Amazon FBA – Chapter One

Chapter 1

How to Find Your First Product

Welcome to Chapter 1. Finding the first product is always the hardest. Let's walk you through.

E-commerce is changing the lives of many individuals, opening endless possibilities to start a business and selling products. The question is: How do you choose what to sell? If you can quickly think of a product, it probably already exists and the market is likely oversaturated. There are many tools out there that will help you in the search for a new product. Look for items that you can become an expert about. You don’t have to be passionate about it, though, that helps. It just has to be something of value.

Question is, how do you choose the product to sell?

Many tools will gather data and run algorithmic filters to showcase a variety of potential products. We found that these tools sometimes provide too much information and can cause analysis paralysis. Too many product choices will overwhelm lots of beginners.

After hours of video tutorials, countless conversations with other sellers, and studying numerous e-books, we’ve found the best, easiest method to finding a product is the ABCs. If you ever noticed when you type a product into Amazon’s search bar, it auto populates suggestions of what you’re searching. Our methods use the Amazon search bar to explore every letter of the alphabet and search every word that comes to mind. This method can be done 10 minutes a day or two hours a day; it all depends on the time you want to allocate to product research. We’ve included other methods used by professional sellers. You’ll get a better idea with the pictures below.

Below are Validation Factors and Product Criteria to take into consideration when searching for products.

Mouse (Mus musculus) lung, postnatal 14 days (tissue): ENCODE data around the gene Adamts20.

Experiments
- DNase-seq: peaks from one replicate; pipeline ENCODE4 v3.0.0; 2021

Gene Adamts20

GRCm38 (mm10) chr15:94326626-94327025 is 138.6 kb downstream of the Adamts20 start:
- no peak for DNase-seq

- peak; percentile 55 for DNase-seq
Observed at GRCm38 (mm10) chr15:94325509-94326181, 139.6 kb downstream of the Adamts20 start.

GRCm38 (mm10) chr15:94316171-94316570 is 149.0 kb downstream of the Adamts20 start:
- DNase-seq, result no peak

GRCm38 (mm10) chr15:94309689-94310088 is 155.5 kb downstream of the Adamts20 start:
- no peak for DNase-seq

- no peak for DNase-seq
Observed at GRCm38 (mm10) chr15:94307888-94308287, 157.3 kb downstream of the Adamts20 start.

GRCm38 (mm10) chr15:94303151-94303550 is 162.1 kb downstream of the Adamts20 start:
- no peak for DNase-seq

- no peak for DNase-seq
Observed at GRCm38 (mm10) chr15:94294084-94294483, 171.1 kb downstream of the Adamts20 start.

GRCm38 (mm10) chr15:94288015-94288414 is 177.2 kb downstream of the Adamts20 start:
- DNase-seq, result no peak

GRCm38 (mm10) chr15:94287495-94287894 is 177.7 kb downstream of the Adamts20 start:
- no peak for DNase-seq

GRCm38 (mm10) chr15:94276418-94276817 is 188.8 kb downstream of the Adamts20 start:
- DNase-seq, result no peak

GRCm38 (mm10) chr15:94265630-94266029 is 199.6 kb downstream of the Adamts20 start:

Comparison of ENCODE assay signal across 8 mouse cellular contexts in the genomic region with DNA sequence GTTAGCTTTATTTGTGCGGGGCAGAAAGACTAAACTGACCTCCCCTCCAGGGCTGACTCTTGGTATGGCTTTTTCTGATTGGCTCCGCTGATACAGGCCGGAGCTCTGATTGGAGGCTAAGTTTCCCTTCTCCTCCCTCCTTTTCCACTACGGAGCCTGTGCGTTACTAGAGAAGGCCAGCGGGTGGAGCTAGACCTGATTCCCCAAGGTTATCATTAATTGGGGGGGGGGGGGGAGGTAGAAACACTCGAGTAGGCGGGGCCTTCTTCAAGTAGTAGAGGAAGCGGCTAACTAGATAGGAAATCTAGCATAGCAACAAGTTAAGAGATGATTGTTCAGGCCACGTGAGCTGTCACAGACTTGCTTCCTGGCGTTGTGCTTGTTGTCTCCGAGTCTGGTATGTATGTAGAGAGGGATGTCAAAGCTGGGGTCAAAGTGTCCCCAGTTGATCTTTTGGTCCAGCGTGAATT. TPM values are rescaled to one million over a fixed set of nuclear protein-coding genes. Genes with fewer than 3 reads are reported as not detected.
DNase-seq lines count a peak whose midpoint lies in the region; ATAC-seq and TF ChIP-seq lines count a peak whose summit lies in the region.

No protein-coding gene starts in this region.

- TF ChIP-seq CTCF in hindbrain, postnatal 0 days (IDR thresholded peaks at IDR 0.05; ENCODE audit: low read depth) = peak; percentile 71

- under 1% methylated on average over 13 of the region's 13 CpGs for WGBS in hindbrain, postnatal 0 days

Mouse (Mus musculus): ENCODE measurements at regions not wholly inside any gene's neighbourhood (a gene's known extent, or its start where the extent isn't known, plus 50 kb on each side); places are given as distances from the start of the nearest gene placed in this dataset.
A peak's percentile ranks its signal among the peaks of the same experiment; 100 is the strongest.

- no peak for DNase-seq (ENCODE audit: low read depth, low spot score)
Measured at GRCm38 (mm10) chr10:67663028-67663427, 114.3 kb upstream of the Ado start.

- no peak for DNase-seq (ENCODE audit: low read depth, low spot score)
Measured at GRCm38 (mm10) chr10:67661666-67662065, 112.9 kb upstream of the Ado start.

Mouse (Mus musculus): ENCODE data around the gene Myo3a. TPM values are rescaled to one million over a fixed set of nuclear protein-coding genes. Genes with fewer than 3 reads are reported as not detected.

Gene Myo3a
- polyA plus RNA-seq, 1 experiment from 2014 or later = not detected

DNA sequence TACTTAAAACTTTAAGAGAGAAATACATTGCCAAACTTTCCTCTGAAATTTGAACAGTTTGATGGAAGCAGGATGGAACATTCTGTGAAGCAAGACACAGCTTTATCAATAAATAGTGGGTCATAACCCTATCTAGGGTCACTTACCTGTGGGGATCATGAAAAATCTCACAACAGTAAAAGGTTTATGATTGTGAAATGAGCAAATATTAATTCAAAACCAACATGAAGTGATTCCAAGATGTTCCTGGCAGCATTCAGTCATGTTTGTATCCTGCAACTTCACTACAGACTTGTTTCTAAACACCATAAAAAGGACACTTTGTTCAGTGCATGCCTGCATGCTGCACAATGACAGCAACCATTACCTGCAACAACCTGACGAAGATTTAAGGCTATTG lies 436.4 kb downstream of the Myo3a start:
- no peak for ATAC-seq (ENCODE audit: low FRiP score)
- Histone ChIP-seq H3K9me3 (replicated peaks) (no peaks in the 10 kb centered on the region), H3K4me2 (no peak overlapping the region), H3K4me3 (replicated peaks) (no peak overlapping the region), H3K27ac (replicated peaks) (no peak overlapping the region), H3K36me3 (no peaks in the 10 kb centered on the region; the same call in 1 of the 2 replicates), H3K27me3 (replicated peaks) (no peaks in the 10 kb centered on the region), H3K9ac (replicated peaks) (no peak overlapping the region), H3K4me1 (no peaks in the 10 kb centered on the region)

Look for products that are between $15-$60. Items in this price range fall in what people call an Impulse Buying range. This range is where consumers are willing to spend their money without a second thought. Try to keep your item small and under 2 lbs. FBA fees will increase as weight and size increase. Think about if your item is seasonal. Do people tend to purchase this for a specific season or holiday? The best products are those that can be used year-round. Use the factors and criteria to filter through products when you use the methods below.

BSR: Best Sellers Rank - Amazon’s algorithm ranks products based on their sales volume, so as products move up and down, you get a good idea of how much they are selling within their category.

• Jungle Scout Opportunity Score from Chrome Extension 5 or higher
• Top 3 products of listing have BSR under 1500
• Top 10 products have 15 units sold per day, 100+ reviews, and revenue over $6000 per month
• Is this product Seasonal?
• Profit Margin of 30% or more
Merchantwords Estimated Monthly Search Volume greater than 80,000

You’ll be able to gather these figures in step 2 when you use Jungle Scout’s Chrome Extension.

Step 1: Find products

• Type in the first letter into the Amazon search bar and see what populates
• Type in the second letter into the Amazon search bar and see what populates
• Type in a third letter, maybe another vowel, or go
• Try every combination of the alphabet — a, b, c; ab, ac, ad; adc, add, ade

Amazon’s search algorithm is constantly updating its terms. The results on the drop-down indicate popular or trending searches.

OPTION B — Word Association

Look for words within words. Look at your desk for inspiration and we mean really look at it. Not just the fact that you have a keyboard or mouse on the table, but look at the items and all the words associated around it.

Example: Let’s assume you have a Logitech keyboard. Don’t type in keyboard, type in the first two to three letters of the brand. LOG(itech). Now let’s see what populates. We can pass on Logitech associated products, but the Log Rack looks interesting, let’s explore further in Step 2.

OPTION C — The Scribble Method

The Scribble Method is a third option that is similar to using the Jungle Scout tool. Type in any scribble in your search bar. When you add a “-” in front of a bunch of letters, the search bar looks for products on Amazon’s database that exclude these words. This will allow you to find popular items selling right now. You’ll have to play with the filters on the left side.

Amazon will produce the most popular products. You can find products by looking at the highest indexed items by department in addition to playing with the filters